Alorica staff cry foul over pay cut for system outages
ON THE heels of an extension of the work-from-home order for outsourcing companies, several Alorica staff members are hopping mad over the company’s refusal to compensate them for downtime due to system issues.
“They have this thing when they are having system issue, they say they not paying for system issues,” one disgruntled worker told The Gleaner. “I understand that when there is an outage or Wi-Fi problem, we can see with that and say, ‘Yeah’, but not when it’s their system and they not paying us.”
The worker further explained: “Say that we are out of the course for three hours because of their system issue, they are not going to pay us [for] three hours out of the eight-hour workday because of the system issue, and that is not fair.”
The situation has resulted in a number of workers seeing a plunge in their earnings.
“When the Internet nah work, I call the provider just to ensure that it’s no fault of mine – indirectly or directly – for the short hours,” another employee said. “But when it’s a system issue – like what I have been experiencing – and management wants to disregard it and shorten pay, that is not right.”
The workers further complained that the cut in earnings is unjust as they are not being assisted with utility bills by their employer as they work from home. These obligations, they say, now have to be met from the shaved salaries.
The work-from-home order, which expired on May 31 as the island battles the coronavirus pandemic. However, some companies have extended the work-from-home arrangement.
“The work-at-home arrangement is okay so far, but it’s the system issue really throwing off the thing,” one Alorica employee said. “Normally, when you deh a work, you no have to go through system issue like this, and you are sure that you getting paid in full and everything.”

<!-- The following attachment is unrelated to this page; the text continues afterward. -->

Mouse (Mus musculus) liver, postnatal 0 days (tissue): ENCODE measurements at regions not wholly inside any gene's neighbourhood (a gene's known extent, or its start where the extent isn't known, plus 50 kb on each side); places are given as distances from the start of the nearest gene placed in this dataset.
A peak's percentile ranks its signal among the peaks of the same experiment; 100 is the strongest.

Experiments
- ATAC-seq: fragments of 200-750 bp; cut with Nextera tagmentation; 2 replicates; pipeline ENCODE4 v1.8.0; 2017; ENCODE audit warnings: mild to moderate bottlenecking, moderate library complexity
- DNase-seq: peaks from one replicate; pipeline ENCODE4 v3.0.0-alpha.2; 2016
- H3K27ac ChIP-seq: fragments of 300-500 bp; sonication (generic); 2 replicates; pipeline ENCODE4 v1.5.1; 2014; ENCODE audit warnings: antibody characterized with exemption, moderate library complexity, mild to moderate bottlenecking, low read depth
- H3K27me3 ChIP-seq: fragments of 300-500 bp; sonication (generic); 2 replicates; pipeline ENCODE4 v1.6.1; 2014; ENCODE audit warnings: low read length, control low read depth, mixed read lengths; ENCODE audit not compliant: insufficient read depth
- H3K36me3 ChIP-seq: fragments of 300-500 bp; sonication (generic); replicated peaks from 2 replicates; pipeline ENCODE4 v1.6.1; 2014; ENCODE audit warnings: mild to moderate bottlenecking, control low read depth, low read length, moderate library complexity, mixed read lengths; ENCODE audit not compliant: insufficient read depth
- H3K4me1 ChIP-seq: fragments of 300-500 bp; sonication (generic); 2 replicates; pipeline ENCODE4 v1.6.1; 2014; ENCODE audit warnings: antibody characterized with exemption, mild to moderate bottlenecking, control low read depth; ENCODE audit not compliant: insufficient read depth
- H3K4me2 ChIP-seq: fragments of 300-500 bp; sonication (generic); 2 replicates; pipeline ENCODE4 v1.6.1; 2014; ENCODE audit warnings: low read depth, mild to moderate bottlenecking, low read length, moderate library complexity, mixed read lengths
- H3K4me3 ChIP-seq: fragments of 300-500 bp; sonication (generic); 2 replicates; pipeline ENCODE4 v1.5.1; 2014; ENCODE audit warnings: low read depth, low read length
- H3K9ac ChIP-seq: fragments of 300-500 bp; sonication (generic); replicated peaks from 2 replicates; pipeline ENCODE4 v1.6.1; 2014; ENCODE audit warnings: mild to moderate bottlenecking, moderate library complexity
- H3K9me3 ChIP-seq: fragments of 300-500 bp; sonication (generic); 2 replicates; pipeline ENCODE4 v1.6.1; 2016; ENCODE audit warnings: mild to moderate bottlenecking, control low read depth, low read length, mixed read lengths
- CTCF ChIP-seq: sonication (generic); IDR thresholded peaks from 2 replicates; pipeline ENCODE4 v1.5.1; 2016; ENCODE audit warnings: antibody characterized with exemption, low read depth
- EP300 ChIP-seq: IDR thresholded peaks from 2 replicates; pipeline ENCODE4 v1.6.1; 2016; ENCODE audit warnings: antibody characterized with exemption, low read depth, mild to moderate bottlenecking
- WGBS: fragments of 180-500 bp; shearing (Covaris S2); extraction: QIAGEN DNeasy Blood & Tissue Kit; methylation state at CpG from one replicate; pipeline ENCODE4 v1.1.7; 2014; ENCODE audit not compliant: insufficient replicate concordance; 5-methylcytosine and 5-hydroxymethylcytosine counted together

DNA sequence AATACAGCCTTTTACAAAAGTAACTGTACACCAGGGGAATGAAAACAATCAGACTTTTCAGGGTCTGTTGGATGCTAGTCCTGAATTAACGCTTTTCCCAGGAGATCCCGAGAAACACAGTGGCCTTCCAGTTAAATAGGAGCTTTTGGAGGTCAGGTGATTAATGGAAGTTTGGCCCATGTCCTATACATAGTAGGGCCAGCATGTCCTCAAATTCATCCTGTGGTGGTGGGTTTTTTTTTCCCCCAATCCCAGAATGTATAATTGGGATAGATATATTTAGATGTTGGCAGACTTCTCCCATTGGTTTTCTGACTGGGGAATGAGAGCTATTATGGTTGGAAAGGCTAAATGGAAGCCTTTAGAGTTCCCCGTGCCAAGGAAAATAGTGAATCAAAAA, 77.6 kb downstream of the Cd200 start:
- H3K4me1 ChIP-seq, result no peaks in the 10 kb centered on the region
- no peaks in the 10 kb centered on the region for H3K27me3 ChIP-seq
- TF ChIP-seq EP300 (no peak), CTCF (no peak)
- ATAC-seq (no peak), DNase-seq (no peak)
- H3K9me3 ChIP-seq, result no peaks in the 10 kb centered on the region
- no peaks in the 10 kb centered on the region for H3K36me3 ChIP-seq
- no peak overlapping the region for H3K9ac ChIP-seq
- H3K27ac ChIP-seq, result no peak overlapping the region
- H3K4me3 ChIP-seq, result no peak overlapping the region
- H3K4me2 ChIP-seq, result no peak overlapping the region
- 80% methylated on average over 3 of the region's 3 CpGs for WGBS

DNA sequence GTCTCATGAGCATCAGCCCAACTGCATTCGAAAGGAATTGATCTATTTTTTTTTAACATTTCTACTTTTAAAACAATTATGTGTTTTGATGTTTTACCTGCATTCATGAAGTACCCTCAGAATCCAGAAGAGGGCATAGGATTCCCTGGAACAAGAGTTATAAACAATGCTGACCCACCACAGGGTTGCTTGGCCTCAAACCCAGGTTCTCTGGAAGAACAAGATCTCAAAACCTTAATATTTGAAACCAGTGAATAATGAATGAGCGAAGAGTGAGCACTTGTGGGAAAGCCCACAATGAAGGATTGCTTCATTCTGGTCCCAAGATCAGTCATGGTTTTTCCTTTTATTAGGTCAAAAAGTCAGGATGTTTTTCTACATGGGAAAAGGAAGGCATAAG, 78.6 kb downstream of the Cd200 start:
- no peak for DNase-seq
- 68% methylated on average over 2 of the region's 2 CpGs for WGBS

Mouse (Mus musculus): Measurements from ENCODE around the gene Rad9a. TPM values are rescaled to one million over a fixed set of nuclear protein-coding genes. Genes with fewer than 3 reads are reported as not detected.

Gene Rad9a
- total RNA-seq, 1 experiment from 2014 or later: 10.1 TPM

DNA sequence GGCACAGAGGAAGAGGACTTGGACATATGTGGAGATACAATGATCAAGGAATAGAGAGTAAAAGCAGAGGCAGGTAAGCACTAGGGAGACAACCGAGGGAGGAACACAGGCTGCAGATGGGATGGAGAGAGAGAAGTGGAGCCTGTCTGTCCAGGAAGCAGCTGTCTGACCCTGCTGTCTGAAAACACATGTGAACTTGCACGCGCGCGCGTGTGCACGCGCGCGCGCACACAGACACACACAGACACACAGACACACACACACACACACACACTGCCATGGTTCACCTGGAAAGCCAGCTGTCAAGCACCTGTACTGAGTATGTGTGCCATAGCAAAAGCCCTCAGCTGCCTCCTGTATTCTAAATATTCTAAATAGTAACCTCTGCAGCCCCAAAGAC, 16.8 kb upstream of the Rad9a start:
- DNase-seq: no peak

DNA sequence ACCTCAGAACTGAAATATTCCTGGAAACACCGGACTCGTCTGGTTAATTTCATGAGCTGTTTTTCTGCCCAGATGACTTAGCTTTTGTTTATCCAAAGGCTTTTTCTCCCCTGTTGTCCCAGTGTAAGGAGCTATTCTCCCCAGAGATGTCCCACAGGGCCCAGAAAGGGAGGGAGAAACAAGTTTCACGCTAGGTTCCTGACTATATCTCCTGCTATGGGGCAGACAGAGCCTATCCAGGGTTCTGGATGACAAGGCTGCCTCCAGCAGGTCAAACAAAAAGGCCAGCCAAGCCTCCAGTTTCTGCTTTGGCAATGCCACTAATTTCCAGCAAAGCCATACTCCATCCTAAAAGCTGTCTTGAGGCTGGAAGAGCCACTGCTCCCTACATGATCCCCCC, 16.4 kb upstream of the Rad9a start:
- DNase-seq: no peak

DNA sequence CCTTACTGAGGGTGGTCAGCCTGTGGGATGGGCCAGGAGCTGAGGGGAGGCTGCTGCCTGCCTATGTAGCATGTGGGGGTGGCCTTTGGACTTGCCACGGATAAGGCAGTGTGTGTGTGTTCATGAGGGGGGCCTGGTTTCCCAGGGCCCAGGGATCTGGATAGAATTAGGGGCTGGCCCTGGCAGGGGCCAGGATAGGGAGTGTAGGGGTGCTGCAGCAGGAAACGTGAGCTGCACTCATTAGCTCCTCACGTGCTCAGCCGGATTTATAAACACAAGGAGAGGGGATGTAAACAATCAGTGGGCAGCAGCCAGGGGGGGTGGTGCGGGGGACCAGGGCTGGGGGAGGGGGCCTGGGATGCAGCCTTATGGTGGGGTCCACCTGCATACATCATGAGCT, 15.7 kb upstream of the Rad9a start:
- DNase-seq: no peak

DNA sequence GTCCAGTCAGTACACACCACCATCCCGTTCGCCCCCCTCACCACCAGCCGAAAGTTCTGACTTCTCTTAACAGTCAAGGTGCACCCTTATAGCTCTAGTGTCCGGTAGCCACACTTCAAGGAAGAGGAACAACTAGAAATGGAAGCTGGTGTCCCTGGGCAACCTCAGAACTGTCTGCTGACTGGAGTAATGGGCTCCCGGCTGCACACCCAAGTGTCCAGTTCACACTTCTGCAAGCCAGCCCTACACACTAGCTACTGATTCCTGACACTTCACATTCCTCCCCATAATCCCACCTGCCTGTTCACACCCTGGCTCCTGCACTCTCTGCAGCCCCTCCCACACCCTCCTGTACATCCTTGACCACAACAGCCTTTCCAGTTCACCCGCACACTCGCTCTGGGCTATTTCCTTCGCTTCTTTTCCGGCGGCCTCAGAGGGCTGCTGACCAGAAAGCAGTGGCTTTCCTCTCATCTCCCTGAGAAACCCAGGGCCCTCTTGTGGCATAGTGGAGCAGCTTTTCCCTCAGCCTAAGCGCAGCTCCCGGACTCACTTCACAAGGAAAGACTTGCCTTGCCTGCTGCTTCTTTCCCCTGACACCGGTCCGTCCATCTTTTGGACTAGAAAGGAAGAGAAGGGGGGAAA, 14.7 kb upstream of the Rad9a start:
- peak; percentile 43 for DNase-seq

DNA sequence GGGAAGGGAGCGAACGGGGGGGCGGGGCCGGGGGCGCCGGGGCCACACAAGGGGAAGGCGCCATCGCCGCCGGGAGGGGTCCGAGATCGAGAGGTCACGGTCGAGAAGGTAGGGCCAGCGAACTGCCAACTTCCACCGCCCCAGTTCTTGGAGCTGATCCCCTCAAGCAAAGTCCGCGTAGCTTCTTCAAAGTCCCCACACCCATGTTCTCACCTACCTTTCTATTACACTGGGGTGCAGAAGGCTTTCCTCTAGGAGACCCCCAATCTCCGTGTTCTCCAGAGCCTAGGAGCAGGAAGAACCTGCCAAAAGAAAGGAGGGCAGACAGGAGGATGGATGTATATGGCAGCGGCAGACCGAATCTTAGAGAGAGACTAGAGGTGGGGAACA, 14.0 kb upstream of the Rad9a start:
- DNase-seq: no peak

Alorica, the largest cluster of the spread of COVID-19 in Jamaica, has been linked to more than 230 of the island’s confirmed cases.
Email queries sent to Sunny Yu, director of communications at Alorica, were not answered up to press time.
However, Gloria Henry, president of the Global Services Association of Jamaica, which represents players in the business process outsourcing sector, said that she has not heard any complaint of system issues, but her association has been dealing with other concerns.
“I am familiar with the utilities concern, that people are having power outages. Connectivity issues has been the main concern, some customers having bandwidth issues or failure with the Internet services,” Henry told The Gleaner.
“We have been speaking with the telecoms provider, and they have been responsive in terms of when we call and when we get reports and we relate to them, they have tried to respond. However, as you can well imagine, there might be capacity issues because there are so many other sectors where employees are working from home, and I don’t think it’s unique to Jamaica as well, but it still calls into question the need for us to look at some long-term solution with the work-from-home arrangement.”